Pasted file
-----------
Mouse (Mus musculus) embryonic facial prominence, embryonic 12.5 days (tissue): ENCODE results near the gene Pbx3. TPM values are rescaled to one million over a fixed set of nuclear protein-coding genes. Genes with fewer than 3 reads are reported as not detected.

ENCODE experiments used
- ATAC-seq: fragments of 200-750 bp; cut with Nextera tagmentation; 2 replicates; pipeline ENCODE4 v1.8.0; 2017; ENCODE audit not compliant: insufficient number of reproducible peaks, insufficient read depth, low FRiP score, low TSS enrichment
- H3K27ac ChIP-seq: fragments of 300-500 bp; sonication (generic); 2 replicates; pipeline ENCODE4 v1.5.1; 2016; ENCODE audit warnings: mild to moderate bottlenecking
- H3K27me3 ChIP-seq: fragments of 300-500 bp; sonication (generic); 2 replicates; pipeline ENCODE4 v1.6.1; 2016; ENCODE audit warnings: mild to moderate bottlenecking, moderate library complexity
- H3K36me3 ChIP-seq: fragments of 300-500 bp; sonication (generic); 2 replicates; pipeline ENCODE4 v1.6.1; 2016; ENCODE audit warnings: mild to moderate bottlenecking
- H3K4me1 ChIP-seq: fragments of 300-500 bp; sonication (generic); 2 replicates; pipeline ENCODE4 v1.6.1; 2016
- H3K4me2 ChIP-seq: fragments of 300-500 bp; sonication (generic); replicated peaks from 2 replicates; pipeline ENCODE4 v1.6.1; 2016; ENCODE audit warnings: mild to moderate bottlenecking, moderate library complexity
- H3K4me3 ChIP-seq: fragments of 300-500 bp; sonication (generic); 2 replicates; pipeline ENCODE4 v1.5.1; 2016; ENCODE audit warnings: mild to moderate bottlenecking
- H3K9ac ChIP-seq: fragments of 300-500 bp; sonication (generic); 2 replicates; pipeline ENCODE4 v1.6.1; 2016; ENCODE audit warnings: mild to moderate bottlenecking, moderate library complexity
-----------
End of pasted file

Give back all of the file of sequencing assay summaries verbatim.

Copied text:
Mouse (Mus musculus) embryonic facial prominence, embryonic 12.5 days (tissue): ENCODE results near the gene Pbx3. TPM values are rescaled to one million over a fixed set of nuclear protein-coding genes. Genes with fewer than 3 reads are reported as not detected.

ENCODE experiments used
- ATAC-seq: fragments of 200-750 bp; cut with Nextera tagmentation; 2 replicates; pipeline ENCODE4 v1.8.0; 2017; ENCODE audit not compliant: insufficient number of reproducible peaks, insufficient read depth, low FRiP score, low TSS enrichment
- H3K27ac ChIP-seq: fragments of 300-500 bp; sonication (generic); 2 replicates; pipeline ENCODE4 v1.5.1; 2016; ENCODE audit warnings: mild to moderate bottlenecking
- H3K27me3 ChIP-seq: fragments of 300-500 bp; sonication (generic); 2 replicates; pipeline ENCODE4 v1.6.1; 2016; ENCODE audit warnings: mild to moderate bottlenecking, moderate library complexity
- H3K36me3 ChIP-seq: fragments of 300-500 bp; sonication (generic); 2 replicates; pipeline ENCODE4 v1.6.1; 2016; ENCODE audit warnings: mild to moderate bottlenecking
- H3K4me1 ChIP-seq: fragments of 300-500 bp; sonication (generic); 2 replicates; pipeline ENCODE4 v1.6.1; 2016
- H3K4me2 ChIP-seq: fragments of 300-500 bp; sonication (generic); replicated peaks from 2 replicates; pipeline ENCODE4 v1.6.1; 2016; ENCODE audit warnings: mild to moderate bottlenecking, moderate library complexity
- H3K4me3 ChIP-seq: fragments of 300-500 bp; sonication (generic); 2 replicates; pipeline ENCODE4 v1.5.1; 2016; ENCODE audit warnings: mild to moderate bottlenecking
- H3K9ac ChIP-seq: fragments of 300-500 bp; sonication (generic); 2 replicates; pipeline ENCODE4 v1.6.1; 2016; ENCODE audit warnings: mild to moderate bottlenecking, moderate library complexity